It’s that time of the year when gardeners’ fingers itch to get back into the dirt. Snuggled under afghans, cradling hot drinks in our hands, we turn the pages of our gardening catalogs and dream of the months to come.
“Growth rampant, fruit long and slim, dark green throughout the entire length with a light white marking at the blossom end. That’s what we want. Put down one ounce Improved White Spine.” My Dearest Love
It is seventy degrees and sunny here today, so I’d be feeling the gardening urge, even if I hadn’t just read Gay Courage.
Emilie Loring loved gardens. There was one-half acre between her home and her mother’s in Wellesley Hills, and she planted her first garden there, including a grape arbor which Victor tended. During World War I, she joined the Women’s National Farm and Garden Association and even added chickens. She called them her “wartime best-sellers.”
One of Emilie’s gardening buddies was Mary Curtis. Mary and her husband, Ben, lived around the corner from the Lorings in Wellesley Hills and down the road from them in Blue Hill. In fact, it was an invitation to visit the Curtises at “Starboard Acres” that cemented the Lorings’ decision to buy their summer home there. Blue Hill’s local historian Esther Wood played with Jane Curtis as a child, and she had a child’s memory of events there. As she told it:
No less man than Frederick Law Olmsted gave advice on the Curtises’ side garden, the terrace, the “turn-a-go-round” with its half-circle of shrubs, and the long walk that led to the teahouse and the swimming pool. Deep Roots by Esther Wood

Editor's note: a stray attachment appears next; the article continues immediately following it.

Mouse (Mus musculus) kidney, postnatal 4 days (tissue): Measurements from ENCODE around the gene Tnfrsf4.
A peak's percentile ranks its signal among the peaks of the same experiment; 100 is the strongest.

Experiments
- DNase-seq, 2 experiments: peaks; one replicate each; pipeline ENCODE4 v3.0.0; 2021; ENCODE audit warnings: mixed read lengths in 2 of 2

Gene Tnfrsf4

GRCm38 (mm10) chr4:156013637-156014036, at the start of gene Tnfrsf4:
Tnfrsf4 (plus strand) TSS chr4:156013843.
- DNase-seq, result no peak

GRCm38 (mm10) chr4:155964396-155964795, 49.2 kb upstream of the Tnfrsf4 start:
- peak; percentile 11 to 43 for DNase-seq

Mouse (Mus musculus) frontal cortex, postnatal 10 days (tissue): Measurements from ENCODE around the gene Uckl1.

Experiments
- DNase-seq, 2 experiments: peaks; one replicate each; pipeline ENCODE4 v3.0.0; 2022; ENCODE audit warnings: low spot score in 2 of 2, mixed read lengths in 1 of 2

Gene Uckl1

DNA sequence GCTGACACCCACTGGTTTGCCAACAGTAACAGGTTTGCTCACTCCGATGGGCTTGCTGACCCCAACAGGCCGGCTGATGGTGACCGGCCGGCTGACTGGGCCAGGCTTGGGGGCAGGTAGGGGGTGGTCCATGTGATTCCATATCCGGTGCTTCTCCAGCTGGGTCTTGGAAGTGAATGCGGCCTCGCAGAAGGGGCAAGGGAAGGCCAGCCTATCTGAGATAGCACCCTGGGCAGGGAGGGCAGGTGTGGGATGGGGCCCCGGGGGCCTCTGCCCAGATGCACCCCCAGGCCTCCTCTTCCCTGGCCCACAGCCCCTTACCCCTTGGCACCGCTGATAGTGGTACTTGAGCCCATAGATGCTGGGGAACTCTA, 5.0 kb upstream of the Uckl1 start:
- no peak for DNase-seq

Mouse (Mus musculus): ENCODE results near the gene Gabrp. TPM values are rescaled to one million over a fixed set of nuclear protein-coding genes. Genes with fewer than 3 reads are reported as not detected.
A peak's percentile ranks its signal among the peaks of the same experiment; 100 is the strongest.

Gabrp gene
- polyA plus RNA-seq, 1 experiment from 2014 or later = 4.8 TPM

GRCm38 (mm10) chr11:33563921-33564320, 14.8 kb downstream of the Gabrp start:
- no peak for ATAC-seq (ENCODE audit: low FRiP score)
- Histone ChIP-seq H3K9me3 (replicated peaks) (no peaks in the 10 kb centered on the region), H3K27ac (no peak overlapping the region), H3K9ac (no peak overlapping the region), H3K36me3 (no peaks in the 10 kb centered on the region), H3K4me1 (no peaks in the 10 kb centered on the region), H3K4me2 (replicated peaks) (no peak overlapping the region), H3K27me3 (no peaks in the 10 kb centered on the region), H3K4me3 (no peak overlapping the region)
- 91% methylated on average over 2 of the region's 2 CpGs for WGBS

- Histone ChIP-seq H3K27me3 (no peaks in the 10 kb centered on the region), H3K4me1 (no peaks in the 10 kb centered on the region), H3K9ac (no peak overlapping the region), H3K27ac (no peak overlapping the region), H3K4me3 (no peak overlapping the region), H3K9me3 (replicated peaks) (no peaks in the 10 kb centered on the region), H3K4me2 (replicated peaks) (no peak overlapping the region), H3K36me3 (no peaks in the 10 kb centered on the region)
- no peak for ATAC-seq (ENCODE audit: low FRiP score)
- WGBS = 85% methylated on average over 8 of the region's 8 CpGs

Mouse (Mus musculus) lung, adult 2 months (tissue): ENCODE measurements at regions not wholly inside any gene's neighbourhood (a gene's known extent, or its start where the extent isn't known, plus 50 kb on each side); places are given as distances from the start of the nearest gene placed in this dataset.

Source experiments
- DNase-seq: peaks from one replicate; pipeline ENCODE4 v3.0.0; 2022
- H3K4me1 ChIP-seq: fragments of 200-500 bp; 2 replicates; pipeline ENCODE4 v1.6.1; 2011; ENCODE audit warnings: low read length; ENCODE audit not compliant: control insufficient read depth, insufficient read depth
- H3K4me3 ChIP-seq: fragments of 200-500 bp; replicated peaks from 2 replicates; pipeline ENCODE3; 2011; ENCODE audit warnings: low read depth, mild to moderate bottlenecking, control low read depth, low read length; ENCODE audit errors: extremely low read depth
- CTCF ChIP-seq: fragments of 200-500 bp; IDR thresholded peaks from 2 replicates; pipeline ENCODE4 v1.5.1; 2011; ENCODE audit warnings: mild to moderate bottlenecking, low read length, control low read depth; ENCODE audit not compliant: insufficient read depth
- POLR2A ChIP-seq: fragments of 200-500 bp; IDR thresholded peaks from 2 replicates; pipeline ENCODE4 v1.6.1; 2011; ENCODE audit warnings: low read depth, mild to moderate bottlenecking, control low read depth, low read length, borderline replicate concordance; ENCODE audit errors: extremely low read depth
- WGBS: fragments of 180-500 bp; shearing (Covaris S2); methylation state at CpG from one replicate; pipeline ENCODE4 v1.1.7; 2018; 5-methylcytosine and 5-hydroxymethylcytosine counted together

In truth, Frederick Law Olmsted, Jr.’s firm sent out Mr. J. Fred Dawson, who made no mention of the teahouse or swimming pool. His main purpose was to determine locations for the main approach and service drives, although he also recommended locations for the gardens and tennis court. He was the one who suggested the identifying characteristic of the property, even today: a low, stone fence that separates it from the road. In a way, that’s even ritzier—to hire a famous firm simply to tell you where to place the delivery road so as not to disturb the view and peace of one’s main parlour at the summer home!
The Curtises’ tea house path was an especially romantic feature at Starboard Acres. I believe it is described in Give Me One Summer:
She left the room by a long window with the dog at her heels, dashed across a brick terrace patterned in gold from the reflected sun and ran down the path to the shore between borders gay with gigantic late tulips, pink and bronze, white and lavender; blushing with huge pink peonies, and splashed with the scarlet of Oriental poppies… The slope to the shore was terraced. There were steps between each terrace and a Victorian wrought-iron seat to lure the passerby to linger… Lissa resisted the temptation to dip into the boulder-enclosed swimming-pool near the shore and ran on to the boat-house.” Give Me One Summer
The Lorings made inquiries with Frederick Law Olmsted, Jr., too, so I was excited when I traveled to the Library of Congress in Washington, D.C. to read the design file and see the sketches. Alas, the inquiry ended at that. Victor asked about “a complete plan” for the gradual development of the Wellesley Hills grounds, the firm told its price to make an initial visit, and that was the end of it. For homeowners and biographers, sometimes the moment just passes.
Emilie’s favorite gardens were at Stone House in Maine. The Lorings left the Wellesley Hills plots in the care of a gardener and spent the rewarding part of the growing season, July through September, in Blue Hill.
“Flowers and fruits are about two weeks later in Maine.” I Hear Adventure Calling
Would she ever grow flowers as perfect? Apparently she had picked up the gardening bug—among others—since she had come to the State of Maine. Hilltops Clear
Stone House had a trellis on each side of the front door, window boxes filled with blooms, flower beds lining the front paths, and an additional garden between the gun room and kitchen ell. Can you tell what she planted?